So I want the clever title, and after the title page is turned I also want to be able to tell my story in exactly the order and level of detail that will save me from being thought of as weird or lame. Often this involves pointing to all the reasons I did weird or lame things--reasons that were, of course, out of my control in one way or another. “This person brainwashed me”, “I was too young to understand”, “I was sheltered”, etc. etc. etc. Not incorrect, these things, but not fully explanatory either. Nothing is, and nothing will be.

    A title is for a book, and a book has a frame that is usually more narrow and nuanced than the wide, gaping, complicated space between one’s birth and one’s death. Unfortunately, unlike in editing, one cannot cut out parts of one’s lived life for the sake of flow. It’s all part of the same story, even the weird and lame things you’ve done. You don’t have to share them with everybody, but you might never find a title that makes them more palpable to you, either. It would be nice if an individual life could be as thoroughly well-intentioned as a piece of art. Too many movies and TV shows have almost convinced me that it’s possible. But even just a fraction of a belief that it could be so is enough to stand on to judge yourself and those around you against a totally ridiculous “should”.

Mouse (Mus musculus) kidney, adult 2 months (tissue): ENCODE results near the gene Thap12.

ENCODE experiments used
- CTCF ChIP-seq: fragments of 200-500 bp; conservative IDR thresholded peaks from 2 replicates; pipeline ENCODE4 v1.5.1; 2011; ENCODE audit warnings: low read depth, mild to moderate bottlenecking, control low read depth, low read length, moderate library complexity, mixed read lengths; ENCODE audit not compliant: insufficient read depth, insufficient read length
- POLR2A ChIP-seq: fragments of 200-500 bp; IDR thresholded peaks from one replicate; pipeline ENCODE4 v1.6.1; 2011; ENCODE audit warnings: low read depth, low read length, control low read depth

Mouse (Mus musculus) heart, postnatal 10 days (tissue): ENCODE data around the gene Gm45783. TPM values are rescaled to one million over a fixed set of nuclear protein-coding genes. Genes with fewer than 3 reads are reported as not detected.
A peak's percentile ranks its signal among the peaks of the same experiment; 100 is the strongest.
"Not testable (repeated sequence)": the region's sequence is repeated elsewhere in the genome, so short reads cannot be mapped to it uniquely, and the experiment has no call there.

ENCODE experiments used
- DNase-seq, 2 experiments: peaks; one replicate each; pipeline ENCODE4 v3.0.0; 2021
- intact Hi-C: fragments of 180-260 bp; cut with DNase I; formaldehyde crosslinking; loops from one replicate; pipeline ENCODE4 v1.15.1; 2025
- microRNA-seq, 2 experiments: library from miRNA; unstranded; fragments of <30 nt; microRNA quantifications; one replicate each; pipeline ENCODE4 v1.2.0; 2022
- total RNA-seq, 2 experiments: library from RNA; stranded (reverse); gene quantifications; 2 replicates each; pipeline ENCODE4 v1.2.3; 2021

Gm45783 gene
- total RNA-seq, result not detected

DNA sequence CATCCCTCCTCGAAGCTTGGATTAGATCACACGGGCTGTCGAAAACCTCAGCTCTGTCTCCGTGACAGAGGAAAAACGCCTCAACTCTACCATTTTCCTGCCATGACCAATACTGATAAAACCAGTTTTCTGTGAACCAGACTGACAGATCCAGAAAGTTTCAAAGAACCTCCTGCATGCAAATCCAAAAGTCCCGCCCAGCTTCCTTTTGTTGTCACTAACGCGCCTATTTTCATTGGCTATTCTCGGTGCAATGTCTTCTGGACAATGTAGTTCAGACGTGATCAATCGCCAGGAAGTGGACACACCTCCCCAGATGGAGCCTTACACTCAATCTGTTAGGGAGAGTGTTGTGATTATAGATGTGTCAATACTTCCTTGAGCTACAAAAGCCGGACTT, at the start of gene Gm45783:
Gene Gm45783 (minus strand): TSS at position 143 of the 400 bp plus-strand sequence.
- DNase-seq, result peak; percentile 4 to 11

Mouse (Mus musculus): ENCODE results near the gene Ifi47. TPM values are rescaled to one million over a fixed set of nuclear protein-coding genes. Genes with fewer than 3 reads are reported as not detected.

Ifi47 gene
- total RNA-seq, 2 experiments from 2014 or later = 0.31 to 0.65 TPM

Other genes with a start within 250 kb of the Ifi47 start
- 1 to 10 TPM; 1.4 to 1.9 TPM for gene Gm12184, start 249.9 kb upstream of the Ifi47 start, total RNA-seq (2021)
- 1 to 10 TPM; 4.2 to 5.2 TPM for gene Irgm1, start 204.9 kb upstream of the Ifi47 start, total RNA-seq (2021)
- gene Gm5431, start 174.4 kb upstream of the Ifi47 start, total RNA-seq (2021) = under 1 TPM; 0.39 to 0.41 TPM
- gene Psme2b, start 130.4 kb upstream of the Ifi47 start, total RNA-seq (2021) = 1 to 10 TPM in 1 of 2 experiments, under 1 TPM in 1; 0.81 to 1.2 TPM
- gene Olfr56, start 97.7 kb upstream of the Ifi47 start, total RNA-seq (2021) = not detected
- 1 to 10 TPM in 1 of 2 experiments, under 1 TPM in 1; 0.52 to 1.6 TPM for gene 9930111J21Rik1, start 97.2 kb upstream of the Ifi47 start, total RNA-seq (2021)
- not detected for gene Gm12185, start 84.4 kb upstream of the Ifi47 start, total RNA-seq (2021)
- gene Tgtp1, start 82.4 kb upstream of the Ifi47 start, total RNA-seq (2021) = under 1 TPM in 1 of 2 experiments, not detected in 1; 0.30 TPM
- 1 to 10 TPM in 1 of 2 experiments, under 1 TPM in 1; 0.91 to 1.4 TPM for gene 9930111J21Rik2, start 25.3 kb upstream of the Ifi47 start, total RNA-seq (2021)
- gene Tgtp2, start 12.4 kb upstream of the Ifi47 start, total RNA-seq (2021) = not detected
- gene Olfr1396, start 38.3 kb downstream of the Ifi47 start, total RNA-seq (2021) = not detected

Forget “should”. What IS?